I haven’t paid much attention to dance trends over the years, and I’m sure one can find plenty of young ones doing impressive things in countless music videos, but dances that come to my mind over the years are the retarded punk dance(where people just pile onto each other like the demolition derby), 80s club dancing(without any distinct form), bumping-and-grinding(especially with the rise of hip hop), heavy metal hair-shaking & beer-burping, and of course, ‘twerking’ of late where women, especially black ho’s with big booties(though some homo men seem to get into it too) pump their asses up and down like they’re having sex. Stillman is obviously too much of a gentleman(or craven coward) to touch to on the black problem — he’d rather swoon about early 60s black songs and philosophize about the disco era — and falls back on associating barbarism with Steve Dahl’s Disco Demolition crowd or the beer-can frat boys who don’t bathe enough(at least with the proper soap) and wage inter-frat war on those aspiring toward better taste. Still, given what has happened to the culture of dance — mostly skankass ho’s ‘twerking’ their asses or simulating sexual motions than being seductive — , Stillman’s philosophy of dance may seem quaint, but it is also like an oasis, the last refuge of some semblance of sentiment, manners, and form in a world gone totally sheboonic.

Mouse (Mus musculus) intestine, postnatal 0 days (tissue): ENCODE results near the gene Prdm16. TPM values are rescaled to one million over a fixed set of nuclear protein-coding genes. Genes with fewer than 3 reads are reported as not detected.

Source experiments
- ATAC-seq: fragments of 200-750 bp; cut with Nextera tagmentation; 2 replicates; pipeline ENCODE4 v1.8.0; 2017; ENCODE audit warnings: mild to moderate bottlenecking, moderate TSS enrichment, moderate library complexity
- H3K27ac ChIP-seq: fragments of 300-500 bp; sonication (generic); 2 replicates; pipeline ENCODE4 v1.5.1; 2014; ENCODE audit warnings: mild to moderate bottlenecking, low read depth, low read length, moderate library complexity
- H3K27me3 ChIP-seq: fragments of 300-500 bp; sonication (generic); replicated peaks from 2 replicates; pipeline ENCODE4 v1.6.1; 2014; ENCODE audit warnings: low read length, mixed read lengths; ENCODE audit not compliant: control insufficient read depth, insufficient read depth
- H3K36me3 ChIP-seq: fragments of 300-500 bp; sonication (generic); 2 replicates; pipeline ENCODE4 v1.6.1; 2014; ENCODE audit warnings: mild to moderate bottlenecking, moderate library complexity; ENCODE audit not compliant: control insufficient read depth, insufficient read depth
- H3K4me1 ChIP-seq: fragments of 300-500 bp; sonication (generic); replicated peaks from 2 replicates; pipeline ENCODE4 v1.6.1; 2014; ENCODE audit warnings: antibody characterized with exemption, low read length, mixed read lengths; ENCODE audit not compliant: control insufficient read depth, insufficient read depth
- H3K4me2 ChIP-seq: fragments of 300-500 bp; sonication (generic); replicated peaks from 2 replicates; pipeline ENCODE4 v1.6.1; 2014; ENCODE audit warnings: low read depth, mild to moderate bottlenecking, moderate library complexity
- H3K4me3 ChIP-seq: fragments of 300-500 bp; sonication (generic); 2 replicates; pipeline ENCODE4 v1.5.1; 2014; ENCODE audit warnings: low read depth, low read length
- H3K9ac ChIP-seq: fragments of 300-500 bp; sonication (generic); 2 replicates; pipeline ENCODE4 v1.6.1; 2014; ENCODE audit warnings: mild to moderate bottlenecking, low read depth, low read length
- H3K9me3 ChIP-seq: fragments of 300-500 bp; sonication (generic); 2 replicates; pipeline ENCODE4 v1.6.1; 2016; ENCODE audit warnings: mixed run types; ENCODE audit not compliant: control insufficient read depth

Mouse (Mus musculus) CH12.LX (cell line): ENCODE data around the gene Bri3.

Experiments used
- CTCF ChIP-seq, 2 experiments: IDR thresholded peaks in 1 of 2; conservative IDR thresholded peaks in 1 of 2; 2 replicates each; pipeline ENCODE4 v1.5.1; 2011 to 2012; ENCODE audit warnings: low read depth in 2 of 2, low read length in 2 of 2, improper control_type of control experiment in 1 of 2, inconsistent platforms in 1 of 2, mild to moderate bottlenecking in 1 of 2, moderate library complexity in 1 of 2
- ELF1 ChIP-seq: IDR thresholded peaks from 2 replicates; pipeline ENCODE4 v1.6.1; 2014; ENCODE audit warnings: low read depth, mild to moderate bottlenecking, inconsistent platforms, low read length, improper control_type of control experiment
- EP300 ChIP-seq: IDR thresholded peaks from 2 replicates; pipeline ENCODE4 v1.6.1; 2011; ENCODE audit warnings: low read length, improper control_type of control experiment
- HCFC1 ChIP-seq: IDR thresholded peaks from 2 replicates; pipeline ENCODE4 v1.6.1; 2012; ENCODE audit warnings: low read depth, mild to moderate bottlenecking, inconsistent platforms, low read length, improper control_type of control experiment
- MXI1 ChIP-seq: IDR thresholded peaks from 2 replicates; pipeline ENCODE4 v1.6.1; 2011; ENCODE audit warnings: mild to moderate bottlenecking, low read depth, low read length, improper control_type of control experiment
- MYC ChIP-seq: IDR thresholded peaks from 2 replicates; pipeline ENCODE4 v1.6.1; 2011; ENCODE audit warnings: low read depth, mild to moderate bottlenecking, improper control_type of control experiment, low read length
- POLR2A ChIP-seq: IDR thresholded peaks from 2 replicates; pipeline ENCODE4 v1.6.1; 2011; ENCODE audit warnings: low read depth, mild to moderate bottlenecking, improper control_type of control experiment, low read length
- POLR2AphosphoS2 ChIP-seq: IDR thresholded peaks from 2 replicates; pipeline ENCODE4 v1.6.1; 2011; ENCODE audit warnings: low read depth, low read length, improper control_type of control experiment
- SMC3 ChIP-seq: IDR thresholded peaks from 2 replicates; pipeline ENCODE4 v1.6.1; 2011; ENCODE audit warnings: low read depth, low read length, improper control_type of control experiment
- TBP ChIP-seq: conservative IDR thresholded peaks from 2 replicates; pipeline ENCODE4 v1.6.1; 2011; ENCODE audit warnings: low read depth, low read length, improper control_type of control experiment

“Disco will never be over. It will always live in our minds and hearts. Something like this, that was this big, and this important, and this great, will never die. Oh, for a few years – maybe many years – it’ll be considered passé and ridiculous. It will be misrepresented and caricatured and sneered at, or – worse – completely ignored. People will laugh about John Travolta, Olivia Newton-John, white polyester suits and platform shoes…” – Josh